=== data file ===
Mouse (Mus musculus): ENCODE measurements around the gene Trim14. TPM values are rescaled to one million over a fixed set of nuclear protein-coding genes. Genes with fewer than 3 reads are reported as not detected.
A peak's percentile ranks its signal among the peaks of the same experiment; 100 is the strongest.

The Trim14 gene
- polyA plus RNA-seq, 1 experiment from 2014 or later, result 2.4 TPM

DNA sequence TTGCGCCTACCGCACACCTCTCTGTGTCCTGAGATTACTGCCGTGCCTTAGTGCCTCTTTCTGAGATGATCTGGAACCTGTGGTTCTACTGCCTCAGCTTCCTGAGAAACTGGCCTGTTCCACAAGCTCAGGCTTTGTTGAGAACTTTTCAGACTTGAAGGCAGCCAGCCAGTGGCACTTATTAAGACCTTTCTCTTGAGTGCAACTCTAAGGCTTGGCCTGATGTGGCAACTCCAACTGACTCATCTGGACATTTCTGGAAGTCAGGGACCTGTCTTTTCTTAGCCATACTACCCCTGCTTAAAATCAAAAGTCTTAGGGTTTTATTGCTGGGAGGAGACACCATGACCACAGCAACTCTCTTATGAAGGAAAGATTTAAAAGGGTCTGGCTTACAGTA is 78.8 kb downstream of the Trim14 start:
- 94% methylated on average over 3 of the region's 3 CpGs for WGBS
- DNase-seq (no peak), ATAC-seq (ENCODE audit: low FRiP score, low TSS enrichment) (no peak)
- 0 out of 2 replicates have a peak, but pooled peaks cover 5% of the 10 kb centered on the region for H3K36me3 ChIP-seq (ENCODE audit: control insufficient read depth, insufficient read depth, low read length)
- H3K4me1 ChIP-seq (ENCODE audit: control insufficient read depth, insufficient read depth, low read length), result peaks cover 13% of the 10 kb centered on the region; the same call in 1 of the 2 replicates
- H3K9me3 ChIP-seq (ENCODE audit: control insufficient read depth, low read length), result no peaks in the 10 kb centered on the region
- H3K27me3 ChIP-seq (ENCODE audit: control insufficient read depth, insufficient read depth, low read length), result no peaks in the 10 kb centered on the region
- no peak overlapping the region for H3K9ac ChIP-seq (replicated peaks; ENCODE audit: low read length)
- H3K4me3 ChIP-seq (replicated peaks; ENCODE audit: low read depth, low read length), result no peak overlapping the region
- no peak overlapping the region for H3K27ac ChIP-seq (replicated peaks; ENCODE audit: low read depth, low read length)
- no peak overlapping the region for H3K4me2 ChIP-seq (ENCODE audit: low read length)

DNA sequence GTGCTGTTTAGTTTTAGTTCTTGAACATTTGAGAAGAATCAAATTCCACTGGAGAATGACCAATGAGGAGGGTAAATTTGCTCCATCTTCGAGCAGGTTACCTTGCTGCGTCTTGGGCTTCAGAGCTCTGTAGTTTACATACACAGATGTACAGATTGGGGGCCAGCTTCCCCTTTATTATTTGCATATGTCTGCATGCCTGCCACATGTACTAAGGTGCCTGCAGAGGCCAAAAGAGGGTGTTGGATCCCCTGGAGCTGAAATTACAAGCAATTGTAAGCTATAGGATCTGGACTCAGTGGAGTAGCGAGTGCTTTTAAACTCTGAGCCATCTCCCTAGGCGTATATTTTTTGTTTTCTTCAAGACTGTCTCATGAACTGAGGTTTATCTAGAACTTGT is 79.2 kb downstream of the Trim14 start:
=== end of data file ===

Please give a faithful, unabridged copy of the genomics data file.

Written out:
Mouse (Mus musculus): ENCODE measurements around the gene Trim14. TPM values are rescaled to one million over a fixed set of nuclear protein-coding genes. Genes with fewer than 3 reads are reported as not detected.
A peak's percentile ranks its signal among the peaks of the same experiment; 100 is the strongest.

The Trim14 gene
- polyA plus RNA-seq, 1 experiment from 2014 or later, result 2.4 TPM

DNA sequence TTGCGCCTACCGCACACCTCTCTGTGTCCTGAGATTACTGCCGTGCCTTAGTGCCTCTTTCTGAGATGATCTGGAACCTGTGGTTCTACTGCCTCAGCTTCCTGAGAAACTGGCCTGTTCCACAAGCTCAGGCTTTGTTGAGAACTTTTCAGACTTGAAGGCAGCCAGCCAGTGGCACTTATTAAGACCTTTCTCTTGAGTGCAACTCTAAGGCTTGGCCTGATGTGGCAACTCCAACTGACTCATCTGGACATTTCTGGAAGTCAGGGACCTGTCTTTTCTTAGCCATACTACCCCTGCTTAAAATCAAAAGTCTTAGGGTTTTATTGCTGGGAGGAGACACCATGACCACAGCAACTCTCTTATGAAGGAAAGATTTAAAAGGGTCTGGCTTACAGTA is 78.8 kb downstream of the Trim14 start:
- 94% methylated on average over 3 of the region's 3 CpGs for WGBS
- DNase-seq (no peak), ATAC-seq (ENCODE audit: low FRiP score, low TSS enrichment) (no peak)
- 0 out of 2 replicates have a peak, but pooled peaks cover 5% of the 10 kb centered on the region for H3K36me3 ChIP-seq (ENCODE audit: control insufficient read depth, insufficient read depth, low read length)
- H3K4me1 ChIP-seq (ENCODE audit: control insufficient read depth, insufficient read depth, low read length), result peaks cover 13% of the 10 kb centered on the region; the same call in 1 of the 2 replicates
- H3K9me3 ChIP-seq (ENCODE audit: control insufficient read depth, low read length), result no peaks in the 10 kb centered on the region
- H3K27me3 ChIP-seq (ENCODE audit: control insufficient read depth, insufficient read depth, low read length), result no peaks in the 10 kb centered on the region
- no peak overlapping the region for H3K9ac ChIP-seq (replicated peaks; ENCODE audit: low read length)
- H3K4me3 ChIP-seq (replicated peaks; ENCODE audit: low read depth, low read length), result no peak overlapping the region
- no peak overlapping the region for H3K27ac ChIP-seq (replicated peaks; ENCODE audit: low read depth, low read length)
- no peak overlapping the region for H3K4me2 ChIP-seq (ENCODE audit: low read length)

DNA sequence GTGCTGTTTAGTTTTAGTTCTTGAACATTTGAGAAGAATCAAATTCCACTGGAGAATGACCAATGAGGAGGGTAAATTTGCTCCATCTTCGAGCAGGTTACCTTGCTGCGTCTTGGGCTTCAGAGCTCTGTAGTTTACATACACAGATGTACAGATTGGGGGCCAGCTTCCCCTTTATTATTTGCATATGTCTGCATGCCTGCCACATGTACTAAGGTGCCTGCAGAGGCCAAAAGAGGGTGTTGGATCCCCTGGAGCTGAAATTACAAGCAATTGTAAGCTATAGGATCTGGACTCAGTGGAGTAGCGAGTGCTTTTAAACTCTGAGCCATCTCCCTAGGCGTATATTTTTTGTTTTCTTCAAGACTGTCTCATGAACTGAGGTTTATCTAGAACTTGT is 79.2 kb downstream of the Trim14 start: